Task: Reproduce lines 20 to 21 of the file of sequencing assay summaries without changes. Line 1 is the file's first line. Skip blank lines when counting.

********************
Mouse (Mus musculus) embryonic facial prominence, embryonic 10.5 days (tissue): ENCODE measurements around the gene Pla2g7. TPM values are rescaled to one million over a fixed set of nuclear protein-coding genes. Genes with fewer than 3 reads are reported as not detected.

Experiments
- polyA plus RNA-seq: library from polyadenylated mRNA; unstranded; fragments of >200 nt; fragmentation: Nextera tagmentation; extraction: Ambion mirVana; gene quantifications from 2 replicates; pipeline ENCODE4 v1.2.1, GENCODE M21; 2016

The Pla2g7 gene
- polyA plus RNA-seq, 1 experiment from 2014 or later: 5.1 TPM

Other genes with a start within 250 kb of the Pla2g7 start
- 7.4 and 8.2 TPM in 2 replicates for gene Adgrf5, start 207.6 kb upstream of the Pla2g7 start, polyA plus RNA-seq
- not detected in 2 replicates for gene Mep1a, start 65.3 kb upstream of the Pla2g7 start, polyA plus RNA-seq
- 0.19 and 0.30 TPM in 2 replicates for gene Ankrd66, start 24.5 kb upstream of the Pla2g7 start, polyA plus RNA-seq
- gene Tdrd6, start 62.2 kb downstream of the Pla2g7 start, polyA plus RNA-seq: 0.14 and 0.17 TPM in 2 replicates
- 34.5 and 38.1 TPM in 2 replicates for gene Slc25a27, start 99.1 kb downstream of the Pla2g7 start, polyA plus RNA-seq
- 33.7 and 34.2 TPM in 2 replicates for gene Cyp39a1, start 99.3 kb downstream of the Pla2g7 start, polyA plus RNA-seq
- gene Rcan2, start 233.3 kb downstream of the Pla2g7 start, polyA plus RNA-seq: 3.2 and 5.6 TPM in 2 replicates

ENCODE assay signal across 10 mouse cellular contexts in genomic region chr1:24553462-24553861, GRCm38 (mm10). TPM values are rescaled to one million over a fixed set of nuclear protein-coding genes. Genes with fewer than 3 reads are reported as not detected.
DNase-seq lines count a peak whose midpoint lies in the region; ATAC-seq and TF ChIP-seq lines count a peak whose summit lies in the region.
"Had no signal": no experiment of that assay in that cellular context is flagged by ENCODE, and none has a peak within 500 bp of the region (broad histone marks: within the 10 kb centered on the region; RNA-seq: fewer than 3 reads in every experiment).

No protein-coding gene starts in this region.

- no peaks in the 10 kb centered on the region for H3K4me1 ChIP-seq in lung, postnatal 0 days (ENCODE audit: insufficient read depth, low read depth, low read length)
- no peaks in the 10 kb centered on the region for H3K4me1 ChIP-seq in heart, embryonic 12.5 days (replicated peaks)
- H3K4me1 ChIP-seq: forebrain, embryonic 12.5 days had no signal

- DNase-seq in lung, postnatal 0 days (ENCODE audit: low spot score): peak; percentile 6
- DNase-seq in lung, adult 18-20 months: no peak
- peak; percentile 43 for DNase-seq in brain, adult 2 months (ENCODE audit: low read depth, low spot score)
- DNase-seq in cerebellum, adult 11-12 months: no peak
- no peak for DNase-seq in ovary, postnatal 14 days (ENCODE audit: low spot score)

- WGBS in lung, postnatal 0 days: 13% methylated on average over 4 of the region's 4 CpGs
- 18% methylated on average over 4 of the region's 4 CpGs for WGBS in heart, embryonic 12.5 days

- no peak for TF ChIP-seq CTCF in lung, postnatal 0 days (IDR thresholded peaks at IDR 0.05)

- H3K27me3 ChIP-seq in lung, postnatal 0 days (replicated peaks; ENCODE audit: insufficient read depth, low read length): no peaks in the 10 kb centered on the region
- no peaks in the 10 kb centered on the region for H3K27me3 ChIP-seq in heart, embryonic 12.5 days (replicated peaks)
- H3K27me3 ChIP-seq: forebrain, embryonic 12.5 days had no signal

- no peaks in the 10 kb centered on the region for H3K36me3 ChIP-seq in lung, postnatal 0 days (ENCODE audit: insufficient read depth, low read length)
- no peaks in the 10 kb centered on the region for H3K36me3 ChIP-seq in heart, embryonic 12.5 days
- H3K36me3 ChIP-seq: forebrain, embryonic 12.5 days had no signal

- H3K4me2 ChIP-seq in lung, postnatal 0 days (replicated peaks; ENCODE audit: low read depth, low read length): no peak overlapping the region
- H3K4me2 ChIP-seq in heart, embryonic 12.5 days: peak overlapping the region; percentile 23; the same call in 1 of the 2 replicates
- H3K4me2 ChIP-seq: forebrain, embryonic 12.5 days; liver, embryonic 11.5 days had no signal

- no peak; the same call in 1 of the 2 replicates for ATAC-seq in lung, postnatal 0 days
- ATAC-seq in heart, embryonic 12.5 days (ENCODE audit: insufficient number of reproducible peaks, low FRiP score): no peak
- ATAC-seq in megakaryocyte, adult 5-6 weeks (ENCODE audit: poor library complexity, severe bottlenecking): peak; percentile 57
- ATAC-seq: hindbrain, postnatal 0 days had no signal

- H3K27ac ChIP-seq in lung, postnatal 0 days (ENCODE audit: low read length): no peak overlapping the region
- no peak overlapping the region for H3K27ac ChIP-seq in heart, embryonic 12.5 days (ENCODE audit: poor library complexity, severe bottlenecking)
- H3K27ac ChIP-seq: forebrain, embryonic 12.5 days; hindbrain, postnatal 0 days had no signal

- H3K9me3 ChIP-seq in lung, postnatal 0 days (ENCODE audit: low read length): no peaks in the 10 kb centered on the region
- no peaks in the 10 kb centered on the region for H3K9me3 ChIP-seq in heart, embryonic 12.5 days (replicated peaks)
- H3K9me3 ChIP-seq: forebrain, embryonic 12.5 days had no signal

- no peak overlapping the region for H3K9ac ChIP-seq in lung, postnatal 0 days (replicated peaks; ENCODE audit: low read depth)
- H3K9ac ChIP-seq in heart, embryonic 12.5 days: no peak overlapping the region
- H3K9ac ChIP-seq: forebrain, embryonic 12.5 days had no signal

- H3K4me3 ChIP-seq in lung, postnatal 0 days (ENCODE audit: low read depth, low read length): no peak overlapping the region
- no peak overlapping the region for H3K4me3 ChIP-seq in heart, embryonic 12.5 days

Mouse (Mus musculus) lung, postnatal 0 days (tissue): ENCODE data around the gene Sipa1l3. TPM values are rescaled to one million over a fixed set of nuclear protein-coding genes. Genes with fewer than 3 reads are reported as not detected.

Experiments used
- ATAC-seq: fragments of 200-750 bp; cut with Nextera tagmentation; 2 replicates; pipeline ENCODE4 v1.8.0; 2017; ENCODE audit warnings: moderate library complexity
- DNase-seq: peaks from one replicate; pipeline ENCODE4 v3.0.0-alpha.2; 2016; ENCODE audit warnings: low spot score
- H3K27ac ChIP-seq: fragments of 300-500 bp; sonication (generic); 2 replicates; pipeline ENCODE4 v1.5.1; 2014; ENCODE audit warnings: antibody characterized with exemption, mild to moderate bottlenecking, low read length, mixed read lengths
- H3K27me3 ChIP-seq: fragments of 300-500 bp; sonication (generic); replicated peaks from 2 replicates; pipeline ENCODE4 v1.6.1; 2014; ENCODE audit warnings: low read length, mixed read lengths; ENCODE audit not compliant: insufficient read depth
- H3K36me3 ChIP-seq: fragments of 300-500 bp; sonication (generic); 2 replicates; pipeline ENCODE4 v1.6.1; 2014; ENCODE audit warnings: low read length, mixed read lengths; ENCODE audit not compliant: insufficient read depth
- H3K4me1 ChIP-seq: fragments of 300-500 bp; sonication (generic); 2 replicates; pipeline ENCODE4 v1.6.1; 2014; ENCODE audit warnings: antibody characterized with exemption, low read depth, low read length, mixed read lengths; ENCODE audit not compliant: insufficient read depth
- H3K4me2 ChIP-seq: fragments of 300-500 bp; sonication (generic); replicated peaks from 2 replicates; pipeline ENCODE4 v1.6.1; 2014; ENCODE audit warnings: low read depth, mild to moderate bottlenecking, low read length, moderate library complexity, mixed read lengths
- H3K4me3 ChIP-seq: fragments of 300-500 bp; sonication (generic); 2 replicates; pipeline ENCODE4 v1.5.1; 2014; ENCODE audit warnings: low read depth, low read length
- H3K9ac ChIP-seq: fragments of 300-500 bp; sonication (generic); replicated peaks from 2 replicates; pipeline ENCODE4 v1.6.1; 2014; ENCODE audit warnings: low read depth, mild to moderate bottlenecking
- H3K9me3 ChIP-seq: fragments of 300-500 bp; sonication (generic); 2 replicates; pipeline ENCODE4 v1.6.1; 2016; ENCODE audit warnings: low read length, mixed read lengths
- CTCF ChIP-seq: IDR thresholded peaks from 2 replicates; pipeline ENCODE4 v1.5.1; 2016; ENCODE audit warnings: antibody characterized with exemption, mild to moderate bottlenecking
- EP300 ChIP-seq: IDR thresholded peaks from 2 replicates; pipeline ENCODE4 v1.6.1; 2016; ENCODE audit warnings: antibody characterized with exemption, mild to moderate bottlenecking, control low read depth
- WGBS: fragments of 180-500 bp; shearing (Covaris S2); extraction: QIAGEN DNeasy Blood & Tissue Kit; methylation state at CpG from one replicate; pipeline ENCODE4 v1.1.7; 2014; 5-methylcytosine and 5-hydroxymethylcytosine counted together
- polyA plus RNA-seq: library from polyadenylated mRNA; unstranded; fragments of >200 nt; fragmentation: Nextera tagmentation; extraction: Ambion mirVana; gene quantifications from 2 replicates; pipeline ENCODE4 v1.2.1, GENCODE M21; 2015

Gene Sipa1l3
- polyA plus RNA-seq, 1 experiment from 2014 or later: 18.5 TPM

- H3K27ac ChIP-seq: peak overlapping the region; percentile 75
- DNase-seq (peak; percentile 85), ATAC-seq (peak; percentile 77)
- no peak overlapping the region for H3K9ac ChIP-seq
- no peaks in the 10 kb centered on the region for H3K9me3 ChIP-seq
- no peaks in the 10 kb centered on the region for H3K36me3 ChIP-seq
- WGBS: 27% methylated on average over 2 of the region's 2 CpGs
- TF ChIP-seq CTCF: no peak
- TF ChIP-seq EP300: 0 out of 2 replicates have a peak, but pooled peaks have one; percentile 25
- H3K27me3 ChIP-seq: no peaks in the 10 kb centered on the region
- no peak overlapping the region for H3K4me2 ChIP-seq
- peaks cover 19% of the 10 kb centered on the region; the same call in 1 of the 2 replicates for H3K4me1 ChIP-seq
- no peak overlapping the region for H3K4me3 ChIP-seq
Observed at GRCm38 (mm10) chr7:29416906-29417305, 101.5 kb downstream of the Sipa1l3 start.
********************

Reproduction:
- H3K4me1 ChIP-seq: forebrain, embryonic 12.5 days had no signal

- DNase-seq in lung, postnatal 0 days (ENCODE audit: low spot score): peak; percentile 6